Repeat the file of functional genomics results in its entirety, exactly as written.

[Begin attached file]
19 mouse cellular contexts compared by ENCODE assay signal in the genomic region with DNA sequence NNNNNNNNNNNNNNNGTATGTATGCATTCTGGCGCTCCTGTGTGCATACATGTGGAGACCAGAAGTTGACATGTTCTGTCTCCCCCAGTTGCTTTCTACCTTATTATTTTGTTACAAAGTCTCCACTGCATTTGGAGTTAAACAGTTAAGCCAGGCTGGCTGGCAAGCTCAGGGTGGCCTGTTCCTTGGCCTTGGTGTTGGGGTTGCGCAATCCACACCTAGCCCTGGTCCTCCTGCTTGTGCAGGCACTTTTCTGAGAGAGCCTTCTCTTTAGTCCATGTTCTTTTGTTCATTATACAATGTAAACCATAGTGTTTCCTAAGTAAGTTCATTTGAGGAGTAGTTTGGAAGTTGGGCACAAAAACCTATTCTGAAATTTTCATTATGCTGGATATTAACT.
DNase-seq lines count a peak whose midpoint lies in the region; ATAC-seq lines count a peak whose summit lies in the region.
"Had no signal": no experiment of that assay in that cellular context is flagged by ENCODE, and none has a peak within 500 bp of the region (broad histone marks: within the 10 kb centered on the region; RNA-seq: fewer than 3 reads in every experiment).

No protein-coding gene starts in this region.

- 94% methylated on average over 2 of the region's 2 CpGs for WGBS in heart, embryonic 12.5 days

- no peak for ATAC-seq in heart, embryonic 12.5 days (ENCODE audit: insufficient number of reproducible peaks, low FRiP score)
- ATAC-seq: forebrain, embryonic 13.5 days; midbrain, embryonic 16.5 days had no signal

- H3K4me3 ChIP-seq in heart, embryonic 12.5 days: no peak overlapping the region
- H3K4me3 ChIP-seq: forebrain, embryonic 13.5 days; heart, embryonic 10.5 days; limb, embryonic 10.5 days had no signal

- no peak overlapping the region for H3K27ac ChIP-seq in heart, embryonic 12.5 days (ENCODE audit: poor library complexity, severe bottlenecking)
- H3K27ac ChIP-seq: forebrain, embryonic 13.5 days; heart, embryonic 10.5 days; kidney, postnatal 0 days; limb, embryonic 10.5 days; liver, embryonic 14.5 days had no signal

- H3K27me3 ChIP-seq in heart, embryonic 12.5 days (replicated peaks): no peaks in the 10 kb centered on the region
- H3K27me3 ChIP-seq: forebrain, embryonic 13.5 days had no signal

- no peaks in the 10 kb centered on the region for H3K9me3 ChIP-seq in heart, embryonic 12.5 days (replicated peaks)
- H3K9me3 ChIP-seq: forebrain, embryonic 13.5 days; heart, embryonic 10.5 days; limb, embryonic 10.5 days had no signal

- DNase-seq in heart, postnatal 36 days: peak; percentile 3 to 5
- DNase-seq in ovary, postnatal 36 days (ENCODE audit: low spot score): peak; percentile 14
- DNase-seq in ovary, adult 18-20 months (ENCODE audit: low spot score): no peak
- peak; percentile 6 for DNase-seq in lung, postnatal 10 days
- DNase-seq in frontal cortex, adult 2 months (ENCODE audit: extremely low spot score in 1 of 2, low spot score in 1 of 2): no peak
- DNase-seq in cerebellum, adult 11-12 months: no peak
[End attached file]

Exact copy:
19 mouse cellular contexts compared by ENCODE assay signal in the genomic region with DNA sequence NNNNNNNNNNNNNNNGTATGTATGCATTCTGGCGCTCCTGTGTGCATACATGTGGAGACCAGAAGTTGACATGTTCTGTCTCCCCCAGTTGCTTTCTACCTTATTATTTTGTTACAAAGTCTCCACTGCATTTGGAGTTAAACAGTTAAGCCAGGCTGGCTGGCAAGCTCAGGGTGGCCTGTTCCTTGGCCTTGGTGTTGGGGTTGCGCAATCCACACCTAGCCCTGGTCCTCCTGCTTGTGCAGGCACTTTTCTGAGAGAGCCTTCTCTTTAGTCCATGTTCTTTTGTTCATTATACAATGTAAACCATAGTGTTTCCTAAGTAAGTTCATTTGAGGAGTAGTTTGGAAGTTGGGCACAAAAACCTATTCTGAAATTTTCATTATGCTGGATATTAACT.
DNase-seq lines count a peak whose midpoint lies in the region; ATAC-seq lines count a peak whose summit lies in the region.
"Had no signal": no experiment of that assay in that cellular context is flagged by ENCODE, and none has a peak within 500 bp of the region (broad histone marks: within the 10 kb centered on the region; RNA-seq: fewer than 3 reads in every experiment).

No protein-coding gene starts in this region.

- 94% methylated on average over 2 of the region's 2 CpGs for WGBS in heart, embryonic 12.5 days

- no peak for ATAC-seq in heart, embryonic 12.5 days (ENCODE audit: insufficient number of reproducible peaks, low FRiP score)
- ATAC-seq: forebrain, embryonic 13.5 days; midbrain, embryonic 16.5 days had no signal

- H3K4me3 ChIP-seq in heart, embryonic 12.5 days: no peak overlapping the region
- H3K4me3 ChIP-seq: forebrain, embryonic 13.5 days; heart, embryonic 10.5 days; limb, embryonic 10.5 days had no signal

- no peak overlapping the region for H3K27ac ChIP-seq in heart, embryonic 12.5 days (ENCODE audit: poor library complexity, severe bottlenecking)
- H3K27ac ChIP-seq: forebrain, embryonic 13.5 days; heart, embryonic 10.5 days; kidney, postnatal 0 days; limb, embryonic 10.5 days; liver, embryonic 14.5 days had no signal

- H3K27me3 ChIP-seq in heart, embryonic 12.5 days (replicated peaks): no peaks in the 10 kb centered on the region
- H3K27me3 ChIP-seq: forebrain, embryonic 13.5 days had no signal

- no peaks in the 10 kb centered on the region for H3K9me3 ChIP-seq in heart, embryonic 12.5 days (replicated peaks)
- H3K9me3 ChIP-seq: forebrain, embryonic 13.5 days; heart, embryonic 10.5 days; limb, embryonic 10.5 days had no signal

- DNase-seq in heart, postnatal 36 days: peak; percentile 3 to 5
- DNase-seq in ovary, postnatal 36 days (ENCODE audit: low spot score): peak; percentile 14
- DNase-seq in ovary, adult 18-20 months (ENCODE audit: low spot score): no peak
- peak; percentile 6 for DNase-seq in lung, postnatal 10 days
- DNase-seq in frontal cortex, adult 2 months (ENCODE audit: extremely low spot score in 1 of 2, low spot score in 1 of 2): no peak
- DNase-seq in cerebellum, adult 11-12 months: no peak